April 18, 2017
When our body gets sick, our natural immune system responds. Sometimes, however, a disease disables this system and spreads. So it would be good, if our immune system could be re-started in an individually targeted manner. Researchers at Bremen’s Jacobs University have developed a method that standardizes the necessary preliminary analyses for personal drugs and can thus accelerate their production to an unexpected degree. Two pharmaceutical companies are now using the method for the first time as a test.
When a cell gets sick, a sophisticated disease reporting process is triggered: In the cell, a protein component that is characteristic for the respective disease binds to a carrier molecule, a so-called MHC-Class-I protein. It takes the protein “piggyback” and carries it out of the cell and onto its surface. There, based on the protein freight, the T-cells of the body’s immune system detect that the cell is diseased – and destroy it. In cancerous tumors or viral infections, however, various mechanisms spring into action to disable this protective system. Some tumors, for instance, excrete certain hormones that distract the T-cells from their task: They “forget” to destroy diseased cells. One idea to reverse this process is so-called immunotherapy. It uses drugs to achieve a targeted re-invigoration of the patient’s personal immune response.
For such custom-tailored pharmacology, it is first necessary to examine exactly how the defending immune cells of a particular patient react to the status information “cancer” or “virus”: To do so, it is necessary to reproduce the natural disease reporting process artificially in a test tube. A research group under the biochemist and cell biologist Sebastian Springer of Jacobs University in Bremen has developed a method to do just that.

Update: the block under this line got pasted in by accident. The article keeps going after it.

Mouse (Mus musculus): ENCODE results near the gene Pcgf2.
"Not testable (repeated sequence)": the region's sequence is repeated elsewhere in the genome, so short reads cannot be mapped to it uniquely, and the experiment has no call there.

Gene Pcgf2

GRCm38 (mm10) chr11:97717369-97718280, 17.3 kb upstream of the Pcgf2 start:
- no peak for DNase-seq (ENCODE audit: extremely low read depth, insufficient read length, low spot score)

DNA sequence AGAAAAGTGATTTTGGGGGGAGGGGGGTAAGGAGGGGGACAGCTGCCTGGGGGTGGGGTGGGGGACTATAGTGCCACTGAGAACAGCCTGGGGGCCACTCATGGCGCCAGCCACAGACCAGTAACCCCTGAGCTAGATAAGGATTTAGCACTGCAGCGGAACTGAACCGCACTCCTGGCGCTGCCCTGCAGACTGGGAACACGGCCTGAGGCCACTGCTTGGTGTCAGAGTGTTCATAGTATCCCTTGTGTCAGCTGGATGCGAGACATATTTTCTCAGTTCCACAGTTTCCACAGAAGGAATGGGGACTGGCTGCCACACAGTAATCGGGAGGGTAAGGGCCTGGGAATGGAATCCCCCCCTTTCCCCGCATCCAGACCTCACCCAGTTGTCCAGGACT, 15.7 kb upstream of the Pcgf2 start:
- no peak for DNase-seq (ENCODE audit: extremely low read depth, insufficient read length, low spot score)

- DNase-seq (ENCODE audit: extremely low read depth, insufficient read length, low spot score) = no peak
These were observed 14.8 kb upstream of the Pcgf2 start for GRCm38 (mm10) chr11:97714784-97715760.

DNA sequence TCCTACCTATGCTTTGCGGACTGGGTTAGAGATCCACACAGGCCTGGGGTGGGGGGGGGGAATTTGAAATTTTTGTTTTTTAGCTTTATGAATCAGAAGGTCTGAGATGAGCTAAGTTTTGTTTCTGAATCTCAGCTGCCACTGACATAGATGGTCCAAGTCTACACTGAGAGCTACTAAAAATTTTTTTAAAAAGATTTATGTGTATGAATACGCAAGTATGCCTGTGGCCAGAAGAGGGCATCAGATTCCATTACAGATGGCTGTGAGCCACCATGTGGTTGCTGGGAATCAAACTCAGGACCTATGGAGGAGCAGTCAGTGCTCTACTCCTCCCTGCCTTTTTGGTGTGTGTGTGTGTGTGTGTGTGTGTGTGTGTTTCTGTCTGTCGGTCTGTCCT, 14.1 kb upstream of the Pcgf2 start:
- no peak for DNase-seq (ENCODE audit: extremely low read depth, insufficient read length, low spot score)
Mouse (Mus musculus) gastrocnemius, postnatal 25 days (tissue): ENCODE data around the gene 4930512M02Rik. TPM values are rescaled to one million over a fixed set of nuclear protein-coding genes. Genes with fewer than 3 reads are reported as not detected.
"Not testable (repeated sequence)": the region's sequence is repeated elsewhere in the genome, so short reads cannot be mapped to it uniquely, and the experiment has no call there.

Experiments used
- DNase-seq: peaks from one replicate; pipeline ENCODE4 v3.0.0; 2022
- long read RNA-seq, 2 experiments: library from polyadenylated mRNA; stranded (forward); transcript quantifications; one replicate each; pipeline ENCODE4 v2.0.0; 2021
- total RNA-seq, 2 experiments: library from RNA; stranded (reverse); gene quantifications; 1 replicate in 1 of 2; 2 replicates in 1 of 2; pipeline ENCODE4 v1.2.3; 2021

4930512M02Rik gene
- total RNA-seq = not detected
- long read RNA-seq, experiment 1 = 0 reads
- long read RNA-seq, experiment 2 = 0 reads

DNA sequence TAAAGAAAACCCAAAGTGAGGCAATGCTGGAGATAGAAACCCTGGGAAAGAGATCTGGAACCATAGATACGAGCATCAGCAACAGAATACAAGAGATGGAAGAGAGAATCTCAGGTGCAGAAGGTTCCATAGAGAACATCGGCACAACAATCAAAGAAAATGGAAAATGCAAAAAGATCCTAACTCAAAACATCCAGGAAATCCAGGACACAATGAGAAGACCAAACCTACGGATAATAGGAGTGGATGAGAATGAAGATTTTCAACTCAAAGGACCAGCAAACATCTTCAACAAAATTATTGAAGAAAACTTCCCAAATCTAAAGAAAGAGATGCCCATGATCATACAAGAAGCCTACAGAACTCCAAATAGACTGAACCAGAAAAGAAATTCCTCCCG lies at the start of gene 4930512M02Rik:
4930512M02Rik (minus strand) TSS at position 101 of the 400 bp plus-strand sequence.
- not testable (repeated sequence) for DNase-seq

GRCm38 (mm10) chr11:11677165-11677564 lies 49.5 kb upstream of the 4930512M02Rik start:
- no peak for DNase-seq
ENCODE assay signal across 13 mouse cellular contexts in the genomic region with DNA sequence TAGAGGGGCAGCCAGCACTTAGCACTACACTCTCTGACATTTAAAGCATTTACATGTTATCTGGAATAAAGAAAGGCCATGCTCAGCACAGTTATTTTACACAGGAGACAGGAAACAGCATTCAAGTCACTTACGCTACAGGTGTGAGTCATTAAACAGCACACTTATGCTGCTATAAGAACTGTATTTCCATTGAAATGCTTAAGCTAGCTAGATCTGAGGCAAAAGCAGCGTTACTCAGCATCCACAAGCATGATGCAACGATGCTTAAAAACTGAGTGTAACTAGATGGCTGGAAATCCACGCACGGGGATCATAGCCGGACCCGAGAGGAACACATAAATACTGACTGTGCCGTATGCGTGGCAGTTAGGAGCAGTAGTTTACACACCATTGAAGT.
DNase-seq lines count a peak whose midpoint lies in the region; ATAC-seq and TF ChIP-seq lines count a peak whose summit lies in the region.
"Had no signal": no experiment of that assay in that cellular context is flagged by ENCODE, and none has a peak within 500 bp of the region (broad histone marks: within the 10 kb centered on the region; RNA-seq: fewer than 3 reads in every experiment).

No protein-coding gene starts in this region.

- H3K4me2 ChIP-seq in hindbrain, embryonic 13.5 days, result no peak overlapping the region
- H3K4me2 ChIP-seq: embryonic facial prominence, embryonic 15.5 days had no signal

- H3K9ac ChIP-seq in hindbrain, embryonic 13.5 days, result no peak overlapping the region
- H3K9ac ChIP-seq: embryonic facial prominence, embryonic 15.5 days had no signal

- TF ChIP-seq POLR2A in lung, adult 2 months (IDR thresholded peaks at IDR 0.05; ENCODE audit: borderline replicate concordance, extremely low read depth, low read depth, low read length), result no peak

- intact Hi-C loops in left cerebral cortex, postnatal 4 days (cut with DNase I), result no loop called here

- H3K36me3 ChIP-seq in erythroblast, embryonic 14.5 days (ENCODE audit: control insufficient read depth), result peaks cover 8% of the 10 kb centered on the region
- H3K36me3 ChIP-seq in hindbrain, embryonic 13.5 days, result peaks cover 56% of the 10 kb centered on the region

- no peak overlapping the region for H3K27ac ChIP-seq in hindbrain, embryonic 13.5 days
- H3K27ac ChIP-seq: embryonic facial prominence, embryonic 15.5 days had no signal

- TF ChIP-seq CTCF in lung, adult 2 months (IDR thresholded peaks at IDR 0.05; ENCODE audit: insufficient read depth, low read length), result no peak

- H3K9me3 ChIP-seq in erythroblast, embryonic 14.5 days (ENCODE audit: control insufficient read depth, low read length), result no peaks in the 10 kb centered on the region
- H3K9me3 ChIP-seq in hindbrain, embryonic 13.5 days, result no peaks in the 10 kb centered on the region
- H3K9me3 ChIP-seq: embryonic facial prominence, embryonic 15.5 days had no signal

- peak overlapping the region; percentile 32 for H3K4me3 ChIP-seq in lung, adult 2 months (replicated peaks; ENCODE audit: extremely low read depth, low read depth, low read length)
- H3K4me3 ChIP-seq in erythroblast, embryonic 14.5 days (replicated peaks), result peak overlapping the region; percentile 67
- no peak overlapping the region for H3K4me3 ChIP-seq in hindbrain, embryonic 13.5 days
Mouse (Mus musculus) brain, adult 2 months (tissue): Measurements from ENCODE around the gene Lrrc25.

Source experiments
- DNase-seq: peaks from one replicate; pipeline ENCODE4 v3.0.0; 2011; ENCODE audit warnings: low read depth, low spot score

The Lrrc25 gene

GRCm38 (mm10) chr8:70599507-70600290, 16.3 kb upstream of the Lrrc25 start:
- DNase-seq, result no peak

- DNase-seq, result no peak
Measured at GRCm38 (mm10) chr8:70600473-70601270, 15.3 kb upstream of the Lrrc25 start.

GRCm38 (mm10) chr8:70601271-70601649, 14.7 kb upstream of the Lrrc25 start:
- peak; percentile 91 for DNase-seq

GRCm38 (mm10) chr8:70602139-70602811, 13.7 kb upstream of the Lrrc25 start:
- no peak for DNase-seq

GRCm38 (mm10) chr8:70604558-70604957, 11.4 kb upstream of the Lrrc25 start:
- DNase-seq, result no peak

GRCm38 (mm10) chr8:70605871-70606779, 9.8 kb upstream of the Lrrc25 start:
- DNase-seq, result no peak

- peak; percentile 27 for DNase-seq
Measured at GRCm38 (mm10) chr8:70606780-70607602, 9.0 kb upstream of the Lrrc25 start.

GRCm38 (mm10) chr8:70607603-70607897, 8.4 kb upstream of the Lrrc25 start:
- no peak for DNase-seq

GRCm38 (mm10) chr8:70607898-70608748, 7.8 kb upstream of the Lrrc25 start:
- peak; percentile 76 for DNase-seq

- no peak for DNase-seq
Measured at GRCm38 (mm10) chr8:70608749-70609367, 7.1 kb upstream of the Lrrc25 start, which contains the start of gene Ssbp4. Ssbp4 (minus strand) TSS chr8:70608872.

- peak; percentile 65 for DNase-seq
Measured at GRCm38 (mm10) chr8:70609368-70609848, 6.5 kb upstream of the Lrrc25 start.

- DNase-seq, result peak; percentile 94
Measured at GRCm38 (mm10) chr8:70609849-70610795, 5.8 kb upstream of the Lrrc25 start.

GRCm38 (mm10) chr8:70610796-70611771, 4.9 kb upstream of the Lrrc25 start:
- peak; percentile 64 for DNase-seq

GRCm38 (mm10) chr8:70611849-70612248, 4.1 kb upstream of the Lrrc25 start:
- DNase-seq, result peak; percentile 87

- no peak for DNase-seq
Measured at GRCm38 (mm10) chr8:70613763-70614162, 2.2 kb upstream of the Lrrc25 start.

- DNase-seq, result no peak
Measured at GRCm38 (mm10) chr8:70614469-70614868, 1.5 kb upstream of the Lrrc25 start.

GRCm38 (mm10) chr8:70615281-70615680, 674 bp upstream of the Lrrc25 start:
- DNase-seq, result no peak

Springer describes the basic questions of his research as follows: To ensure that everything in the lab works the way it does in our body – messenger protein, carrier molecule, detection and containment of the disease – “it is important to know when and under what conditions which component is where on the cell and how the transport from inside to out takes place.” For instance, his team discovered that the MHC-Class-I molecule goes through a number of temporary precursor forms before reaching a stable form. Only then is it possible for the messenger protein to dock. In this stable form, another chemical component occupies the position at which a messenger protein otherwise docks. It is precisely this MHC-Class-I molecule with a placeholder for any given messenger protein that the Bremen group can create artificially. So far, their leader, Springer, holds the only patent in the world for it. A great leap forward for medicinal research, because it can be used to study the immune response of individual patients to any conceivable disease.
Currently, about 10,000 MHC-Class-I carrier molecules are known. Some occur only rarely. But some are active in up to 30 per cent of all people. Clinical research will start with them. “In our lab, we cannot invent any revolutionary therapy. But we can create the prerequisites, so that the right people can succeed in doing so,” says Springer.
Two pharmaceutical companies are now using his patent for the first time. In addition, one company has purchased ten micrograms of the finished MHC-Class-I precursor forms. That is less than the weight of a human egg cell. Nevertheless, it currently takes about six weeks and costs about 15,000 Euro to produce this small amount. However, many methods that were once enormously timeconsuming and expensive are now routine medical practices. So there are opportunities: Artificial insulin for diabetics, for example, is a standard today – tomorrow personal medications may be as well.
Questions will be answered by:
Sebastian Springer | Professor of Biochemistry and Cell Biology
s.springer [at] jacobs-university.de | Tel.: +49 421 200-3243
Thomas Joppig | Brand Management, Marketing & Communications
t.joppig [at] jacobs-university.de | Tel.: +49 421 200-4504